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Diverticulitis is in inflammatory disease of the digestive tract, affecting primarily the colon. It develops from diverticulosis, a condition characterized by formation of abnormal pouch-like growths, called diverticula, on the intestinal walls, which, if they become inflamed, cause diverticulitis.

Causes and symptoms of acute diverticulitis

It is not completely clear what causes diverticulitis or what causes formation of diverticula in the first place. It is, however, believed that the inflammation occurs when undigested food particles and fecal matter collect between diverticula or in one diverticulum, causing obstruction, distension of diverticula and overgrowth of the bacteria that are usually present in the colon.

Diverticula can be present in the colon without becoming inflamed or problematic. That condition is called asymptomatic diverticulosis. People who have it may never suffer from diverticulitis or inflammation. However, it seems that the risk of inflammation is increased in people with large number of diverticula in their colon.

Symptoms of acute diverticulitis include pain in the lower left part of the abdomen, fever, nausea, diarrhea or constipation. Laboratory tests often show elevated number of white blood cells or leukocytes.

The symptoms usually start as mild tenderness or dull ache in the lower left abdomen and the pain progressively becomes sharper and more severe, accompanied by nausea, vomiting and fever.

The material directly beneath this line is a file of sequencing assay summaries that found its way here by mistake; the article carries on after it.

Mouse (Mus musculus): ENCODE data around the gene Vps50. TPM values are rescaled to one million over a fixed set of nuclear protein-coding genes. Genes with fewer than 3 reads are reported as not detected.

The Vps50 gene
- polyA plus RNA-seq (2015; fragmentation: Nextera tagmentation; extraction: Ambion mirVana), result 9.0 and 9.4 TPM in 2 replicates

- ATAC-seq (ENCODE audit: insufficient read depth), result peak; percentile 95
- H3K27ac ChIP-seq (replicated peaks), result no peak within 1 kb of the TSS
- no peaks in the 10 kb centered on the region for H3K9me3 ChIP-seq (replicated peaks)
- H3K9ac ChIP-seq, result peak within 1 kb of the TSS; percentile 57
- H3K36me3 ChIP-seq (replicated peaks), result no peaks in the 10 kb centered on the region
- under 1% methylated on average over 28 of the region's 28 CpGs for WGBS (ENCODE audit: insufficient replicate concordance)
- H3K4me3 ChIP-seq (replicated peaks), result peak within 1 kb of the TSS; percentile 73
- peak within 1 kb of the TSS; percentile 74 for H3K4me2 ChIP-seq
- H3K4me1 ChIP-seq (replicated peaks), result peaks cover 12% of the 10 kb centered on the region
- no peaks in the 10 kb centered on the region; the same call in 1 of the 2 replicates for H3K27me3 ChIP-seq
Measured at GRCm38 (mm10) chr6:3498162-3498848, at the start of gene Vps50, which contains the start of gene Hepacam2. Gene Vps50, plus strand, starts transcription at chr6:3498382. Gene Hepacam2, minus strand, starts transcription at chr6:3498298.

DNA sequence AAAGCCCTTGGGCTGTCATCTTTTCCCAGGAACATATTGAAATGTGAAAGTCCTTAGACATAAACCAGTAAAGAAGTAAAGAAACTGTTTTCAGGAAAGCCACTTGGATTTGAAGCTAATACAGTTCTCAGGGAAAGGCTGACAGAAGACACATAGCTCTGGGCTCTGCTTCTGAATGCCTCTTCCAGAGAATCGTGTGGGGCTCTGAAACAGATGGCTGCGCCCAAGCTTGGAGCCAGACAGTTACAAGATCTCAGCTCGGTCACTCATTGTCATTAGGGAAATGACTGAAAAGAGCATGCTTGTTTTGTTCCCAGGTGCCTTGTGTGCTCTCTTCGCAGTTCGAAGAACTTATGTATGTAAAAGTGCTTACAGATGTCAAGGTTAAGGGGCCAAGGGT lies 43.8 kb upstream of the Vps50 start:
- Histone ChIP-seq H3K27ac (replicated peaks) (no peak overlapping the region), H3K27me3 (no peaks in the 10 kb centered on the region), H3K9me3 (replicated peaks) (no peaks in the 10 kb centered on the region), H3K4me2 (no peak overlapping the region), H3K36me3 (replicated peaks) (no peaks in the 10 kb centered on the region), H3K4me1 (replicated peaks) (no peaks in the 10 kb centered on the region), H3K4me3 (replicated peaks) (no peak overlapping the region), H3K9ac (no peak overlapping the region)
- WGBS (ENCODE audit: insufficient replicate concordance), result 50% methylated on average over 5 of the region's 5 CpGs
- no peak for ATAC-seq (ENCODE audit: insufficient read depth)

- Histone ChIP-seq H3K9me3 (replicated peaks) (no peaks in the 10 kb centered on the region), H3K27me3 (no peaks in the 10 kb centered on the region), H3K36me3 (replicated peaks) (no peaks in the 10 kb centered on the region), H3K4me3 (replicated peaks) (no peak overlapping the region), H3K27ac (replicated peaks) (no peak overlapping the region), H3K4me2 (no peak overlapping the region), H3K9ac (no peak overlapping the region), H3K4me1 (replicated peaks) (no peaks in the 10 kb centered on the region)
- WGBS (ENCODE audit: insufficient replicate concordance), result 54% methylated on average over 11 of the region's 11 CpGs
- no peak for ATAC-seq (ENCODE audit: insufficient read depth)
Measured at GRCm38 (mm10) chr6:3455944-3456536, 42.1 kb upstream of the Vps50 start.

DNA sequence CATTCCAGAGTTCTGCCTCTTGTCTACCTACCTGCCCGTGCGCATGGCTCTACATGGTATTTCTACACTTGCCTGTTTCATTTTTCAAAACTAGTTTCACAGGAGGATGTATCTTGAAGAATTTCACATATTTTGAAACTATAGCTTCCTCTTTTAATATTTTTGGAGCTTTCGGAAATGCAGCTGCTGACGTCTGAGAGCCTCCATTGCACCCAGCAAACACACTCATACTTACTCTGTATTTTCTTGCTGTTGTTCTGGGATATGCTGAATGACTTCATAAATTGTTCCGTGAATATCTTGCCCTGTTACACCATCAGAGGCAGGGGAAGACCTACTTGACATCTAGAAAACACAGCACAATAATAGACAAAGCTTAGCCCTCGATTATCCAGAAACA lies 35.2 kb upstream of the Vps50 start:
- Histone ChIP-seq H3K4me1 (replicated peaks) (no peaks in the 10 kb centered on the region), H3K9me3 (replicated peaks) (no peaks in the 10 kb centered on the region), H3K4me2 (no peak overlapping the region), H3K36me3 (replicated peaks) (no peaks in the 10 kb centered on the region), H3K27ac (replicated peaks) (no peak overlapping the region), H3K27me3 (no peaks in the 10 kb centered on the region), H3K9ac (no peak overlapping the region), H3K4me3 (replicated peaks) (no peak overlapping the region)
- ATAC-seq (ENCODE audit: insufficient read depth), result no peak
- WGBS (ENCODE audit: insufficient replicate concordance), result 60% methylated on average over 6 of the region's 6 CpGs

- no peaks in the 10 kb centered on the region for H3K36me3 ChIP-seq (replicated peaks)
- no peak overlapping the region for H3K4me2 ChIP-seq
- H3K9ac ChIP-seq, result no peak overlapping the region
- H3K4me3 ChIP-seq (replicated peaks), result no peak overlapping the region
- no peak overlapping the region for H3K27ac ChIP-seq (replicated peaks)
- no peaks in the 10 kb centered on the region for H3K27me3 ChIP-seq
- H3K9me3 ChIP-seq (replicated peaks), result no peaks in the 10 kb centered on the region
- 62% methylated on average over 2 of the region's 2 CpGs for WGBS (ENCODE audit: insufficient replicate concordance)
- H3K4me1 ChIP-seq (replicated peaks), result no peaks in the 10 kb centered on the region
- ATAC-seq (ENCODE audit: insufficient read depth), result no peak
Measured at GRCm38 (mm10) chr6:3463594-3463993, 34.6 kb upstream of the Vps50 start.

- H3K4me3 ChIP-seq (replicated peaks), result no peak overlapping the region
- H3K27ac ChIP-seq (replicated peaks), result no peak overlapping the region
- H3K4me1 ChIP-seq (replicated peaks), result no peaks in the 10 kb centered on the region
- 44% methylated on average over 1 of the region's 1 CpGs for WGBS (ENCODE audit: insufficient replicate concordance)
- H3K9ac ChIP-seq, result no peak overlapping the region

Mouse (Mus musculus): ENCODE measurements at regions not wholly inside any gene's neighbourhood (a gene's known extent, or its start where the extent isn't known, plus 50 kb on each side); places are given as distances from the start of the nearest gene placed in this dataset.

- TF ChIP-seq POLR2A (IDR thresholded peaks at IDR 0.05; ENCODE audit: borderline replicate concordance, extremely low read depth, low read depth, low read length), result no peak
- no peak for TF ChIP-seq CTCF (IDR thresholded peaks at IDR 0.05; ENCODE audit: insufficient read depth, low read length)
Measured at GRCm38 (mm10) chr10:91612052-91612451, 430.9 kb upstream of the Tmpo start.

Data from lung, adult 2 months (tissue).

Treatment for acute diverticulitis

Acute uncomplicated diverticulitis can be successfully treated in 70 to 100% cases, using conservative approach. Mild diverticulitis can be treated in an out-patient procedure, without hospitalizing the patient. Such treatment usually consists of liquid-only diet and administration of broad-spectrum antibiotics. The typical oral antibiotic regimen consists of the combination of Ciprofloxacin and metronidazole. The diet, which initially should be liquid-only, can gradually go back to normal as soon as the symptoms start to subside, which usually happens two or three days into the antibiotic regimen.

Hospitalization is required for patients who have severe diverticulitis, whose immune system is impaired or have other diseases along with diverticulitis. It is also required for those who still exhibit sever symptoms even after two or three days of oral antibiotic regimen and liquid diet. Those patients will be put on intravenous fluids and antimicrobial therapy that is more focused and intensive than broad-spectrum oral antibiotic treatment. In most cases, fever, pain and nausea begin to subside in a couple of days in the hospital.

If the condition does not improve after three days in the hospital, a CT scan may be performed to check for complications such as abdominal abscess. Peridiverticular abscess is usually solved in a procedure called percutaneous drainage.

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